Can My Employer Contact My Doctor Without My Consent?

    | Read Time: 3 minutes

Suffering from any sort of injury can put a serious damper on your life. Injuries can bring medical bills, psychological trauma, missed wages, and a number of other unsavory things with them. Workplace injuries are no exception. Luckily, in most situations, if you injure yourself at work, your employer is liable to cover any damages you suffer. Employers in the United States have a special type of insurance called workers’ compensation (often referred to as “workers’ comp”) that covers workplace injuries specifically. In fact, workers’ comp insurance is compulsory in the US. Sometimes, employers are not as forthcoming in some workers’ compensation claim processes as they are in others. After all, the more injuries that their workers’ comp insurance has to cover, the greater their insurance premiums become. As a result, if you suffer an injury at work that is not a visible emergency, your employer may not believe you. Even with a doctor’s note, employers sometimes don’t believe that you have an injury or think you are exaggerating your injury. This often happens when you discover your injury outside of work. In this situation, how do you proceed? Generally, your medical records are private, but your employer has to verify the injury somehow. Can your employer call your doctor? Can any employer call a doctor to verify a note? Read on for guidance on workers’ compensation, privacy, and your employer from the award-winning workers’ compensation team at Arechigo & Stokka. How Does HIPAA Apply to Workers’ Compensation? As noted, for the most part, our medical records are private. They are covered by the Health Insurance Portability and Accountability Act of 1996 (HIPAA). The HIPAA contains privacy rules that apply to certain types of individuals and legal entities. Those entities, which include medical care providers and insurers, possess confidential medical records. The aforementioned entities are only allowed to disclose medical records, without your authorization, to certain parties in specific circumstances. One of the circumstances explicitly mentioned on the CDC website is workers’ compensation.  Can My Employer Call My Doctor Directly? Generally, your employer should not contact your doctor directly. In a perfect world, your employer would find a note from your doctor enough evidence of an injury. Unfortunately, this is not always the case. Your employer may still feel the need to contact your doctor, even without your authorization. The situations where a workers’ compensation insurer, state administrator, employer, or other entity involved in workers’ compensation systems can contact your doctor without authorization are as follows: As authorized by and to the extent necessary to comply with laws relating to workers’ compensation; If such a disclosure is required by any other state or federal law; To obtain payment for any health care provided to the injured or ill worker. As you can see, these situations may very well apply to your employer and their insurer when they need to verify an injury for purposes of workers’ compensation. So yes, your employer or their insurer can sometimes directly contact your doctor without your authorization. You can always directly authorize your employer to contact your doctor. If that is what you choose to do, you will need to give your doctor the name of the person you are authorizing to contact them. Can My Employer Call My Doctor and Access the Entirety of My Medical Records? No. The information that an entity covered by the HIPAA privacy rules can disclose in the aforementioned situations is limited. The HIPAA requires that covered entities only disclose the minimum medical information necessary to accomplish the workers’ compensation purposes. This includes the minimum amount of information necessary for payment purposes. Thus, your employer should have access to very specific, minimal information contained in your medical record. A HIPAA violation would occur if your employer were to access the entirety of your medical records.  Does My Employer Have to Follow My Doctor’s Orders? Yes, your employer absolutely has to follow your doctor’s orders. It is critical that your employer do so. Not only can your employer face fines otherwise, but your injury may worsen and they may end up with a lawsuit on their hands. After your initial treatment, your doctor will put together a recovery plan for your injury. The recovery plan will include what sort of work, if any, that you are authorized to do while recovering. If your employer can accommodate you at a different position in the workplace, they should do so. If your injury worsens or you become unable to do the new job you were given, it is critical that you contact your doctor as soon as possible to update your work authorization and recovery plan. For Help With Your Minnesota Workers’ Compensation Claim For help with any aspect of your Minnesota workers’ compensation claim, go with Arechigo & Stokka—the small firm that gets big results. There is no room for error in your claim, so there is no substitute for experience. Our workers’ compensation team has decades of experience helping injured individuals recover as quickly as possible and maximize their workers’ compensation benefits in the process. If you suffered an injury at work, don’t wait to get legal help. Reach out to us at Arechigo & Stokka for a free consultation regarding your workers’ compensation claim today.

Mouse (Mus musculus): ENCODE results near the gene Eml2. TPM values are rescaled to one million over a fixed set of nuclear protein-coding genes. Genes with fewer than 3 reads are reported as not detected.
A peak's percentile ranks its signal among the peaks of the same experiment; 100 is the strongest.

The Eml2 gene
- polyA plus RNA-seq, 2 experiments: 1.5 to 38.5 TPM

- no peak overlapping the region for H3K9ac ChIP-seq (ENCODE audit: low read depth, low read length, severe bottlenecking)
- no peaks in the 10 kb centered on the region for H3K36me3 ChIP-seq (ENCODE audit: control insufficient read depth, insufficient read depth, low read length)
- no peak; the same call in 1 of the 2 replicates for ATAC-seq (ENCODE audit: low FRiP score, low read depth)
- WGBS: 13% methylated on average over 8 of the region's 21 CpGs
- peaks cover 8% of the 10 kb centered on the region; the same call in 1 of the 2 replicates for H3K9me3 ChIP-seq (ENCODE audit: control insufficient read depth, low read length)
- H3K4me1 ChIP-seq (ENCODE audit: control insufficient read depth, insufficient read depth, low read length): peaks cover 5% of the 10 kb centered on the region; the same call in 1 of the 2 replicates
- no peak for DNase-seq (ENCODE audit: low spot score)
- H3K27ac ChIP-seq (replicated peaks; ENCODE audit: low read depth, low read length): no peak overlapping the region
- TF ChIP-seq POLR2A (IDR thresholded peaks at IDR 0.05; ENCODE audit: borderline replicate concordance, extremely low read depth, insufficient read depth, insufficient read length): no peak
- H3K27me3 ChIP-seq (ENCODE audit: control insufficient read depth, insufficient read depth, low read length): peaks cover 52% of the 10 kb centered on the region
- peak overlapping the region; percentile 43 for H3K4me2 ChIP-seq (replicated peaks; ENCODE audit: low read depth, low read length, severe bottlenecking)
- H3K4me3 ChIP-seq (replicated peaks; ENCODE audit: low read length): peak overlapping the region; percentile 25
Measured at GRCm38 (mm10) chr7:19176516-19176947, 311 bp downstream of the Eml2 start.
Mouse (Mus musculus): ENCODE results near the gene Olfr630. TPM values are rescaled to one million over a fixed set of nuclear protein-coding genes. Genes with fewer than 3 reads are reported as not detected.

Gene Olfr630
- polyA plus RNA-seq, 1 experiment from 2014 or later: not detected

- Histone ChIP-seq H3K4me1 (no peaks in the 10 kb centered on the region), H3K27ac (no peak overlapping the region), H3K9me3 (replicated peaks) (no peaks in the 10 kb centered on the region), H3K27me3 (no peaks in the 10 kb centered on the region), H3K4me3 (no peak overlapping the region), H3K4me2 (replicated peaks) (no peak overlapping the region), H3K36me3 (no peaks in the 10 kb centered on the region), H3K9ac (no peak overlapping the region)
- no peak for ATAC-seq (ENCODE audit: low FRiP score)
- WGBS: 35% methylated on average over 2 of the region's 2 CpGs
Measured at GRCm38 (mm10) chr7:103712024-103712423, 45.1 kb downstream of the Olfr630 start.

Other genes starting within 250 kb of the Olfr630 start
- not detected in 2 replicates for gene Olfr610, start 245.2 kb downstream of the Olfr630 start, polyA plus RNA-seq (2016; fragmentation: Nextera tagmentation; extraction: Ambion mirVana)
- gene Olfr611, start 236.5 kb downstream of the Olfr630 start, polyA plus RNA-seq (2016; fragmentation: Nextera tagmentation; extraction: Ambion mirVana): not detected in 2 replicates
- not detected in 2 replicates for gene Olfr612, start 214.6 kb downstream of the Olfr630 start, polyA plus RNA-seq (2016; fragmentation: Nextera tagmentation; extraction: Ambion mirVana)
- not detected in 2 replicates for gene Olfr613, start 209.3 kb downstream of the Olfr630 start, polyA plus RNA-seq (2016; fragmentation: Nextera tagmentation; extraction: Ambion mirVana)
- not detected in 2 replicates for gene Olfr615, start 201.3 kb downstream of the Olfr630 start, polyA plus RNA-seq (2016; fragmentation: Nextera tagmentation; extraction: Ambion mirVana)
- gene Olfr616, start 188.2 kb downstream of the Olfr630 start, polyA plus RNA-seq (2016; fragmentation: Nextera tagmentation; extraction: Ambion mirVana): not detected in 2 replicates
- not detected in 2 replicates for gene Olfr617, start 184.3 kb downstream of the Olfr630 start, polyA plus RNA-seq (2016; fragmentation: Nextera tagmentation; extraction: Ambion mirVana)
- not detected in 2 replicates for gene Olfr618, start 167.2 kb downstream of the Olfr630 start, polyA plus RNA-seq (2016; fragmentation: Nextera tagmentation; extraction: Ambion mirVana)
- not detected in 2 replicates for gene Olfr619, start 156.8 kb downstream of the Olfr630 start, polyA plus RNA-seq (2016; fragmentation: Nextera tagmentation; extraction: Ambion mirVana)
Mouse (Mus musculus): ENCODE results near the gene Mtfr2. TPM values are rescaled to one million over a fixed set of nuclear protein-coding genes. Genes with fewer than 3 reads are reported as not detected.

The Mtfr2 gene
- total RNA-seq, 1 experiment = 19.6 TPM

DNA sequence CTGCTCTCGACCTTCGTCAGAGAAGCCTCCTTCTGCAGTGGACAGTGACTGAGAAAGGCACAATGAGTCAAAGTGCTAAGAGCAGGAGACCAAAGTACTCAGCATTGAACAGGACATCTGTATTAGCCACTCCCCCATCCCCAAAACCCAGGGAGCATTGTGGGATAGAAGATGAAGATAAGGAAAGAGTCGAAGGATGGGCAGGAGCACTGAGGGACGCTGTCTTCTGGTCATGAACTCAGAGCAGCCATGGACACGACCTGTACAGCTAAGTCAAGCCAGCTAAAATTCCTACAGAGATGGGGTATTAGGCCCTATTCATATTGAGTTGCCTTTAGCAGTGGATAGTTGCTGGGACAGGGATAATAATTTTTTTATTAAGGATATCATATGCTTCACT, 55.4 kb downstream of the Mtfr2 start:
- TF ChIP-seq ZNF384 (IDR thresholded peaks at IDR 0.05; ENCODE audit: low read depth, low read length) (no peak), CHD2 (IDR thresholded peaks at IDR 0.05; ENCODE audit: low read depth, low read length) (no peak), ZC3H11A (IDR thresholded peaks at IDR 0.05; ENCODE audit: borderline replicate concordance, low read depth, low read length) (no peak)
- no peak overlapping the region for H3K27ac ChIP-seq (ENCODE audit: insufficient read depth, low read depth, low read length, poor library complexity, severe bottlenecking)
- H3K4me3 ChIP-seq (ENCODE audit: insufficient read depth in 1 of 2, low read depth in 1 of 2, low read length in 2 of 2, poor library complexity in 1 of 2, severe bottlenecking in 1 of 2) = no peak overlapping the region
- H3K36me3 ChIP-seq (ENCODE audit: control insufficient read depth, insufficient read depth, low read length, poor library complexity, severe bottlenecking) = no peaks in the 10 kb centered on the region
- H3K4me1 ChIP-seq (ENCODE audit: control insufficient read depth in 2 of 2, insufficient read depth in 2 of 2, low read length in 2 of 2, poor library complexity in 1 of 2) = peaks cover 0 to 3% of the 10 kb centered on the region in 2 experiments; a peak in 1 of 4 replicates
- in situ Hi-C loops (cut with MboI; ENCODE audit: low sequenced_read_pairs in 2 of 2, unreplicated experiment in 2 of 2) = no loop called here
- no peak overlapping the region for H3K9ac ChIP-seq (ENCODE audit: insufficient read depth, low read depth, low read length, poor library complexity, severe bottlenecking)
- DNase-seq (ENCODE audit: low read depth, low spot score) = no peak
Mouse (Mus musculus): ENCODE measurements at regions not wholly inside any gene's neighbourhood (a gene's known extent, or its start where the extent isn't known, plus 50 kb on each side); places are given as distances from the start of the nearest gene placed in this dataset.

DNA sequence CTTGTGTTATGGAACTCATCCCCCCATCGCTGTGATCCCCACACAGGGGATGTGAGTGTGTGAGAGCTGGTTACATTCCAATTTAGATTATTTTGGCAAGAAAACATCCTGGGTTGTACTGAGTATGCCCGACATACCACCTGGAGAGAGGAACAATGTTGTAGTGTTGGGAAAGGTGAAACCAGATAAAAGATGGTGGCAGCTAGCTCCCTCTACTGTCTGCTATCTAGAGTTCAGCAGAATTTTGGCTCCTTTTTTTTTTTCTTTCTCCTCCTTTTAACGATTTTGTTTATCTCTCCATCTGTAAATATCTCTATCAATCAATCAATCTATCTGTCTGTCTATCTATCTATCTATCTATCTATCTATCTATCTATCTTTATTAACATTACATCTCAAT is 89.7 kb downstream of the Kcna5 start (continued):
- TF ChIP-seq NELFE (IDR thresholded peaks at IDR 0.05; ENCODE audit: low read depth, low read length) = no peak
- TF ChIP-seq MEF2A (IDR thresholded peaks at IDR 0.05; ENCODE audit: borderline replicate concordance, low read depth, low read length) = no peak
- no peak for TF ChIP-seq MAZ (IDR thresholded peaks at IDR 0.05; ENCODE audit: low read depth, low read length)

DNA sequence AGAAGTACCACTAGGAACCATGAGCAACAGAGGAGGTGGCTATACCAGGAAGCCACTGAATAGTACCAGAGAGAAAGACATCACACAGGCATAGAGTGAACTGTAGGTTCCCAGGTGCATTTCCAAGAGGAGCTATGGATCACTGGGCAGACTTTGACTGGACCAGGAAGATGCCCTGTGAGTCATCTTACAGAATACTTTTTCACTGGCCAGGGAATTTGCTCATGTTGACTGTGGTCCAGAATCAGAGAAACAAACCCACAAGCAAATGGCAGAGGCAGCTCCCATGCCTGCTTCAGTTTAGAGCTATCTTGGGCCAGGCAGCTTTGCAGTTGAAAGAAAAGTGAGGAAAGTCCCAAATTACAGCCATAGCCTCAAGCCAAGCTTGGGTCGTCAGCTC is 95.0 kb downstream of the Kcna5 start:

Read More